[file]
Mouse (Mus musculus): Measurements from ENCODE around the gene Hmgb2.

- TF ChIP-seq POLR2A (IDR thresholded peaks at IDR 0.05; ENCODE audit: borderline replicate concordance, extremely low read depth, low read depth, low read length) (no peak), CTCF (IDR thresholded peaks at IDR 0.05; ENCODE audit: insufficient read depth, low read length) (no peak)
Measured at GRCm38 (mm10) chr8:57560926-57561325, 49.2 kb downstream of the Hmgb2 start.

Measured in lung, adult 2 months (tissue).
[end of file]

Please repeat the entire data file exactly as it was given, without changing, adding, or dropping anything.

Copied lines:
Mouse (Mus musculus): Measurements from ENCODE around the gene Hmgb2.

- TF ChIP-seq POLR2A (IDR thresholded peaks at IDR 0.05; ENCODE audit: borderline replicate concordance, extremely low read depth, low read depth, low read length) (no peak), CTCF (IDR thresholded peaks at IDR 0.05; ENCODE audit: insufficient read depth, low read length) (no peak)
Measured at GRCm38 (mm10) chr8:57560926-57561325, 49.2 kb downstream of the Hmgb2 start.

Measured in lung, adult 2 months (tissue).